THE KRYSTAL COMPANY WANTS FAMILIES and customers of all ages to come to its restaurants, sit down, and enjoy a meal together. Yet a significant portion of Krystal’s business comes from drive-thru customers. That’s why the Atlanta-based quick serve restaurant chain, famous for its unique hamburger, is looking to revitalize its 83-year-old brand by remodeling and revamping 360 locations within five years.
“You can go anywhere to get a hamburger, but you can only get a Krystal [in] one place,” says Brian Blosser, Krystal’s vice president of development and construction. “Our product is unique and we need an environment and a building as unique as our product. We need to be inviting, we need to encourage people to stop by.”
Blosser, who has worked in the food industry for nearly 30 years, including three years with Krystal, says many of the Krystal locations are three decades old and in need of a face-lift.
“We’re really making quite a revolutionary change to the brand,” he says. “We have more custom seating, we have created a more inviting environment, and we are placing awnings on the outside of the building to give it that iconic diner feel.”
The company’s goal is to differentiate Krystal as a brand and offer more of a casual setting in a quick-service restaurant.
The remodels cost anywhere from $130,000 to $177,000, depending on the building size. Improvements include new awnings, exterior paint, upgraded parking lots, lighting, tile, and replacing wallpaper with paint. Most feature a color scheme of walnut and red with upscale lighting and pictures on the wall, Blosser says.
Krystal remodeled 31 restaurants in 2015 and identified 35 locations for upgrades in 2016. It works with vendors to mass-produce elements such as awnings, siding, and wainscoting. The finishes are shipped to each site and kept in a storage container so everything is readily available for contractors. That way, the restaurant only has to close for a maximum of five days. The company typically starts work on a Monday and reopens by Friday afternoon.
During that time, employees go through an off-site boot camp where they’re recertified in cooking, hospitality, and the new point-of-sale system. They also receive new uniforms to match the updated décor.
“You can’t just go in and remodel a building and expect to see a change in it,” Blosser says. “You have to change the total atmosphere, and that includes your people as well.”
Certain restaurants in parts of Florida, Georgia, and Louisiana are being remodeled with a sunrise design featuring vibrant orange and yellow colors. The Krystal in downtown Dalton, Georgia, served as the test market for the sunrise design. Krystal wanted to match some of the exterior elements with the nearby amphitheater, Blosser says.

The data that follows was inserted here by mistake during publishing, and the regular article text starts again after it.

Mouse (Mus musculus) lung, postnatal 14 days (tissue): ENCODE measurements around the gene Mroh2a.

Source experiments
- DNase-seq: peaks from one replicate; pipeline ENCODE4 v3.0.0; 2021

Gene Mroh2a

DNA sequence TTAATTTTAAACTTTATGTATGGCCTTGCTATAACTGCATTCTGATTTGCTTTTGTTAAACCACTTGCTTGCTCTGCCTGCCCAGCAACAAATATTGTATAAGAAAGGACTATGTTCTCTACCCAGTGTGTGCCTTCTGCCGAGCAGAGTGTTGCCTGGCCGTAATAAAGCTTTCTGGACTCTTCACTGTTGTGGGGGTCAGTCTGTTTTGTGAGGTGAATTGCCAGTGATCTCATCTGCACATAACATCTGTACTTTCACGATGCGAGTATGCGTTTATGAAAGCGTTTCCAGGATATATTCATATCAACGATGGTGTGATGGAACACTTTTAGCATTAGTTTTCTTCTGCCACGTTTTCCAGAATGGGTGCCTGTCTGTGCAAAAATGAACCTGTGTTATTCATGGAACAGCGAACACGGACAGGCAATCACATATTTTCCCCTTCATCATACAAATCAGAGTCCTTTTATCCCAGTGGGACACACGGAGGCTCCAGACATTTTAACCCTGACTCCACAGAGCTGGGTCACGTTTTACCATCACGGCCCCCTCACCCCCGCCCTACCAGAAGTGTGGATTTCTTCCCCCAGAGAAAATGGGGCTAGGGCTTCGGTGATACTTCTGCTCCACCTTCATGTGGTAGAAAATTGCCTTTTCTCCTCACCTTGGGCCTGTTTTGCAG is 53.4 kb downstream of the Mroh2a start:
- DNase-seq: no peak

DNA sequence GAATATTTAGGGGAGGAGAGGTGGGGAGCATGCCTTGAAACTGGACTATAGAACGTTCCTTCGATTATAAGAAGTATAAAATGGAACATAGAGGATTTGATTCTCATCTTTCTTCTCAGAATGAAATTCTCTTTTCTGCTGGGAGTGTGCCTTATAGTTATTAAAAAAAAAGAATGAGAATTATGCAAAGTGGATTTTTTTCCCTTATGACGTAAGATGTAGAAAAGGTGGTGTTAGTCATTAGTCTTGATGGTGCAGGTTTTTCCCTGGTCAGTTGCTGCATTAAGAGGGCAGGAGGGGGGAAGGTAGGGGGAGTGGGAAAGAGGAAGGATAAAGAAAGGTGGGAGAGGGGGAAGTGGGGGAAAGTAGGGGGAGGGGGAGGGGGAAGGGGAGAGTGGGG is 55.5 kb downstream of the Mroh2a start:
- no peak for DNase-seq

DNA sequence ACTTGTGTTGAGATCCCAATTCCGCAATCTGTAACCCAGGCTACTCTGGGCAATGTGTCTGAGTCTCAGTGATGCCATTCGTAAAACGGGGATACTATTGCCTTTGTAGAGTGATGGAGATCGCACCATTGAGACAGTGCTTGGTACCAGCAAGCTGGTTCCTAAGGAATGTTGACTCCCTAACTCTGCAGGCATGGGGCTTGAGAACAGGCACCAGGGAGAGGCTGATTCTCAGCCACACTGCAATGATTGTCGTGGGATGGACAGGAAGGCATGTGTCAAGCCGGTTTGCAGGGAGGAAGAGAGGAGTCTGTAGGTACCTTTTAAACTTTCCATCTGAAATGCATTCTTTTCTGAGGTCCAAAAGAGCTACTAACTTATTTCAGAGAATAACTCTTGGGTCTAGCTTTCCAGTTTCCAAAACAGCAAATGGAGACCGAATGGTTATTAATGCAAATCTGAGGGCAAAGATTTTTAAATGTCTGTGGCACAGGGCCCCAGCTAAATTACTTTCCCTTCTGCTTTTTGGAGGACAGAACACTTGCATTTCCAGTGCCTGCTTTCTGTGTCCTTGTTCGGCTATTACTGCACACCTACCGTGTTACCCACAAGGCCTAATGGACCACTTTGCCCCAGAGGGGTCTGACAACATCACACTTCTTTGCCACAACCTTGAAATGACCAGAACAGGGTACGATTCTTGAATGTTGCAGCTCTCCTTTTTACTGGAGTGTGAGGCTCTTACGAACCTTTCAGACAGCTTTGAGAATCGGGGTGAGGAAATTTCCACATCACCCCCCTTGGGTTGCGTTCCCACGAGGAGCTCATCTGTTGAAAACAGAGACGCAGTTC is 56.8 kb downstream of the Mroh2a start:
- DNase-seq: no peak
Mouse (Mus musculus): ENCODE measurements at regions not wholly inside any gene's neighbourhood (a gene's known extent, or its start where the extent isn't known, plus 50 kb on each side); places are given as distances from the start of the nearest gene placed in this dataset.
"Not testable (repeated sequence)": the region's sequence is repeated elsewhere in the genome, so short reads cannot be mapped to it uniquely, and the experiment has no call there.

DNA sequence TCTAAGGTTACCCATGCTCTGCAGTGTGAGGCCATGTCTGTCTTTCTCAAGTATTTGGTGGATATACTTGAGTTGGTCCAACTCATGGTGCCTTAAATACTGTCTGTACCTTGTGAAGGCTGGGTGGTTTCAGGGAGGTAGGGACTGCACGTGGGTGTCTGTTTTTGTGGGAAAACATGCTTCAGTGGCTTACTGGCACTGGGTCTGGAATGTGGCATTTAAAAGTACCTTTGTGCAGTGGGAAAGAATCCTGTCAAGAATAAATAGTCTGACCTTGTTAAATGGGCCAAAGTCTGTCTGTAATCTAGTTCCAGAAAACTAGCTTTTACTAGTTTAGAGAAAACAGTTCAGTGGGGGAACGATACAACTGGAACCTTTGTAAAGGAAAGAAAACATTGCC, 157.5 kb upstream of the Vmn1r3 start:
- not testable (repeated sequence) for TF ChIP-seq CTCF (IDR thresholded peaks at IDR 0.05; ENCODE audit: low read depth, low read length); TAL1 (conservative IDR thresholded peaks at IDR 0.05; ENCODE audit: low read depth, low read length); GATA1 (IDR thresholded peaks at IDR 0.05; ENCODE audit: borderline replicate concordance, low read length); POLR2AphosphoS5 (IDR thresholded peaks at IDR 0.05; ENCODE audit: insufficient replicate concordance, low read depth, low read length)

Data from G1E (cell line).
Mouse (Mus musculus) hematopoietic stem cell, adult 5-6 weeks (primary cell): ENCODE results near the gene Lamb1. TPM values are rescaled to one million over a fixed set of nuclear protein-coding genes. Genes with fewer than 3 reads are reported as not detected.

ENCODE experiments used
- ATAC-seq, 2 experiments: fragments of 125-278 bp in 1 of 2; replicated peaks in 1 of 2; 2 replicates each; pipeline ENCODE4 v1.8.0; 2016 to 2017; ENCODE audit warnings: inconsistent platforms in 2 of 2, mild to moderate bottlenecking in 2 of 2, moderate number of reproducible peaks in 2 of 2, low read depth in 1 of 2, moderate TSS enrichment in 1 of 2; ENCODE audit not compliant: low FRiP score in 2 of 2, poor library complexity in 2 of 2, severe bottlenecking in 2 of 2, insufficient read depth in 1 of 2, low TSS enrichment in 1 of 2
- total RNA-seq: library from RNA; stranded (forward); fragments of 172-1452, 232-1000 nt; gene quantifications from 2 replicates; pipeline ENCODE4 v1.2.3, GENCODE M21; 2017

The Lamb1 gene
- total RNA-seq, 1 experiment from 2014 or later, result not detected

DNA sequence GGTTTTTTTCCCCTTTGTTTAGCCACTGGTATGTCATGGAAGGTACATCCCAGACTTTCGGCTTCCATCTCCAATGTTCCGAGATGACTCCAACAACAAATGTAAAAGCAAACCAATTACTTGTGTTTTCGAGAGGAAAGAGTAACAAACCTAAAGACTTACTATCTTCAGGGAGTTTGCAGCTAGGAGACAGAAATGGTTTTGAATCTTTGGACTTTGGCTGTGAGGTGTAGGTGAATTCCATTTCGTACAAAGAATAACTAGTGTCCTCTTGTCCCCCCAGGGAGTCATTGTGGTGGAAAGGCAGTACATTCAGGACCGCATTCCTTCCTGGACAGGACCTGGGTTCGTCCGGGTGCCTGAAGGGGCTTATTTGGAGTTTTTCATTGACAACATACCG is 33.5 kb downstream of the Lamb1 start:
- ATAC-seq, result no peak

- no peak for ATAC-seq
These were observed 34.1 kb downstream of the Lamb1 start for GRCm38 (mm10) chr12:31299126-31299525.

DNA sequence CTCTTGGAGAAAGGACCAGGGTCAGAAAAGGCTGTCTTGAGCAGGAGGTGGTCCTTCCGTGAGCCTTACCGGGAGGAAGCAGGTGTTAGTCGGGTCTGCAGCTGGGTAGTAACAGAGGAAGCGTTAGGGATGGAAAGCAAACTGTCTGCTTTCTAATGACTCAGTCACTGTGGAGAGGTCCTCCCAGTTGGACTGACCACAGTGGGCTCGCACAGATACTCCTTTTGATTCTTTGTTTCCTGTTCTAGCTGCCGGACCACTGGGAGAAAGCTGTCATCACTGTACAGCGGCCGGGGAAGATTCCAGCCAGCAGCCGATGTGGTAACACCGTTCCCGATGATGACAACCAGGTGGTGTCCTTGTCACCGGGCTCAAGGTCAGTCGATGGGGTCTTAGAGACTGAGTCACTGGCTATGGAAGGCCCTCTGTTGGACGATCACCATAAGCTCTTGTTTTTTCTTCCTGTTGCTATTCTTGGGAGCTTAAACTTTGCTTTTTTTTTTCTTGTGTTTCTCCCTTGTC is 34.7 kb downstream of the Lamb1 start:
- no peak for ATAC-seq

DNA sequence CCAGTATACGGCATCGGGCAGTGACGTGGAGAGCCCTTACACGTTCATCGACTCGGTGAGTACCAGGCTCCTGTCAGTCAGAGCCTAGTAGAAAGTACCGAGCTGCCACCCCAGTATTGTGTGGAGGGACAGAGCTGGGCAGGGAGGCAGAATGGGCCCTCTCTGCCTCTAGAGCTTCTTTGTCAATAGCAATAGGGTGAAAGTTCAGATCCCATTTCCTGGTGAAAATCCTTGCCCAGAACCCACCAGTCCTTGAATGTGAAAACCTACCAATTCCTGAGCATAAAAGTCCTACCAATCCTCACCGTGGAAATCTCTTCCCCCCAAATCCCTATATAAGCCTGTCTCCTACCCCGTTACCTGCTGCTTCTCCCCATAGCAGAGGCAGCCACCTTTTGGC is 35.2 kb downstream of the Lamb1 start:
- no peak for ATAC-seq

“If we are in southern areas or areas where there’s a predominant number of travelers who are driving through either for holiday or otherwise, we want to make sure that we use those elements as an inviting, open, airy, bright look,” Blosser says.
While the darker walnut and red color scheme resonates well in northern Georgia and Tennessee, the brighter sunrise colors do well in southern Georgia, Florida, and Louisiana, he says. Krystal offers a third design option for restaurants located in or near college towns. Those locations, including one near Georgia Tech, incorporate school logos and colors in the dining rooms.
Blosser says Krystal is particularly interested in attracting more millennials to dine in its restaurants and view it as a relevant brand since young people are the future of Krystal’s customer base.
“How do you create that craveability?” he asks. “How do you get them to try it once? Because if you do, they’ll be customers for life.”
MORE THAN GOOD LOOKS
Krystal’s remodeling projects are about more than just aesthetics—they also are designed to increase efficiency and reduce operating expenses.
Many of Krystal’s locations were built without drive-thrus and accommodated the service later. Nevertheless, the equipment layout didn’t really change when drive-thru windows were added.
Blosser says he was inspired by Toyota Motor Corporation’s set of lean management principles called the “Toyota Way.” He hired WD Partners to do a time-motion study to compare how many steps employees must take to produce food in several different kitchen layouts.
They determined that the most efficient layout is a new “V” design where the fryers, grill and Thermodyne unit are set up in a triangle.
“What they determined pretty quickly is that the “V” design was set up in such a way that people didn’t have to move very much and everything was pushed toward the front of the building, which is your front counter and your drive-thru,” Blosser says.
Blosser is also looking at new holding units, grills, and fryers that are more energy efficient and use less oil in order to speed up service and save money.